Bleach bypassing does not only cause increased density, contrast and graininess but it also decreases color saturation. This is very simple; when you mix color and B/W images on the top of each other, it is perfectly natural that this happens. However, the effect might not be as pronounced as some expect. IMO, the effect is very clear, still.

    (Most of this was probably clear to you anyway but maybe this extra information helps someone else who wants to experiment instead of using the standard process.)

    --
    Bob,

    Blix shouldn't smell "awful", but indeed it has some sulfur and ammonia smell mixed. Maybe the blix you have differs from what I have used, or maybe there's something wrong with it, or maybe you just have more sensitive nose if you find it awful. Anyway, separate bleach and fix IMO smell less, even though they are not completely odorless either. Indeed, blix tends to generate more gas than separate bleach and fix.

    Still, when the bleach reacts with the silver in the film, some sulfur smell is generated. Fixer has a slight ammonia smell. Both of these odors are very slight IMO, but I guess they could be bad in a small, unventilated space.
     
  17. SafetyBob

    SafetyBob Member

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    Hrst, let me ask you additionally, do you use dry chemicals or do you use wet chemicals for your color developing. Also, where to you get your chemicals? The reason I am particularly interested about your chemicals as I see Freestyle (whom I have never done business with) has a huge selection of both color and B&W chemicals.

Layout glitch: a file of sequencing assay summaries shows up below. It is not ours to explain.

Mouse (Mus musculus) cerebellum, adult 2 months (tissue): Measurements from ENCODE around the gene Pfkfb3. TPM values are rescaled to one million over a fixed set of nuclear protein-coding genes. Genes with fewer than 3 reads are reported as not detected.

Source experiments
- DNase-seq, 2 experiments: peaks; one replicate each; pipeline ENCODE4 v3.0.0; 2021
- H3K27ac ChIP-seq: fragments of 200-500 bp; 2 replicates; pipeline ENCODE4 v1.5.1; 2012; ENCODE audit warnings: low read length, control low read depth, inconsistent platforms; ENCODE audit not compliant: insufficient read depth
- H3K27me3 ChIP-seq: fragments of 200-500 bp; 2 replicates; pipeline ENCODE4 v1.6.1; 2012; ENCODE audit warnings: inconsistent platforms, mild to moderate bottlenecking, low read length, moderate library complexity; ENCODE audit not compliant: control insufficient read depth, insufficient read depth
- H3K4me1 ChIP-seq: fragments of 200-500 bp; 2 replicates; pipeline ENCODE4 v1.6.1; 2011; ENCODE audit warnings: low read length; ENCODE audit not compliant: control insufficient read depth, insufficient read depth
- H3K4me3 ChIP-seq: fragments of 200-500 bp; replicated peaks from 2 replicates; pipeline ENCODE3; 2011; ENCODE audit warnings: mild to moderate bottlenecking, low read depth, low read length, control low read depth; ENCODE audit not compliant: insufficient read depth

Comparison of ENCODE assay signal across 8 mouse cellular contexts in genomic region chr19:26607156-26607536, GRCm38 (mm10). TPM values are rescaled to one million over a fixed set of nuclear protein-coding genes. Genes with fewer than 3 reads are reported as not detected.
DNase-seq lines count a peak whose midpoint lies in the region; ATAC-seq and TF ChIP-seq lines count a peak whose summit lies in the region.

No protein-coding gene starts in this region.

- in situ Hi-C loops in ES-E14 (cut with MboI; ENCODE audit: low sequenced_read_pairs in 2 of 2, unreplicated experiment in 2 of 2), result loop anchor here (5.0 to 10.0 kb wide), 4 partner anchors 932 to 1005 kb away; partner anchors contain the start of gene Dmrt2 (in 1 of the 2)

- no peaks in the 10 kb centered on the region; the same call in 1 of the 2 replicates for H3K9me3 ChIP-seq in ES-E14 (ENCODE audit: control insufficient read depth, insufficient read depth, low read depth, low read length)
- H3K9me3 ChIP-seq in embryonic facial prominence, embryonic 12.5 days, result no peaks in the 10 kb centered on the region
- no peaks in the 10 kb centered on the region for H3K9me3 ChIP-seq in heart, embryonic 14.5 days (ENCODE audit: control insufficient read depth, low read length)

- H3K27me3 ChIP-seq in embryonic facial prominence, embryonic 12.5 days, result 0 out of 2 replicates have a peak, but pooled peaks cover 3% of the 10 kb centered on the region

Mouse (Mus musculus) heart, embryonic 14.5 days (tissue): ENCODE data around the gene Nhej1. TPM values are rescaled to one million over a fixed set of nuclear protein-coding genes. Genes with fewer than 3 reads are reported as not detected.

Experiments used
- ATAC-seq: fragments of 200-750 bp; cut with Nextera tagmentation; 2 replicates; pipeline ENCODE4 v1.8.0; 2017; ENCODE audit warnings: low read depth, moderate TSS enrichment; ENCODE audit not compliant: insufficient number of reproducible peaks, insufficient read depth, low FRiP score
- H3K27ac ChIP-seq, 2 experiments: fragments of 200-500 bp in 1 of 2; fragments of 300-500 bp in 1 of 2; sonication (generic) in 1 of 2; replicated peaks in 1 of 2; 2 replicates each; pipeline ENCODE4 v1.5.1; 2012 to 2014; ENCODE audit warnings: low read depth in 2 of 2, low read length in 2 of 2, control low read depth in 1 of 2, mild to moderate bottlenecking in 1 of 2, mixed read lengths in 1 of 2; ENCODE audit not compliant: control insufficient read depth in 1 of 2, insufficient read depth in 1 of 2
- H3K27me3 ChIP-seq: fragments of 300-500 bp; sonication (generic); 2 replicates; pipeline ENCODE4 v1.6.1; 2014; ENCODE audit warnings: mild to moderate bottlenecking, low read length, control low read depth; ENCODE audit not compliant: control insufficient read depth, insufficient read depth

I noted that the Arista has extended directions to include time for temperature and using rotary which I have if you think it is even worth doing since what, three and a half minutes developing......I'm thinking, probobly better to simply invert and keep the stuff in a warm bath to maintain temp instead.

    Thanks for the info on the blix, from what I had been reading it seemed as if the smell could be very strong.

    Bob E.
     
  18. Greg Davis

    Greg Davis Member

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    There is a sticky in this color forum about where you can get both small and large batches of chemicals. If you want a small batch, Freestyle sells the Rollei kits and Photographers Formulary sells repackaged Kodak stuff. Both work perfectly fine and cost about the same.
     
  19. hrst

    hrst Member

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    I use Fujihunt C-41 kits sold by AG Photographic, UK, but this is a good deal for Europe only, I think. However as Greg said there are other options for the US.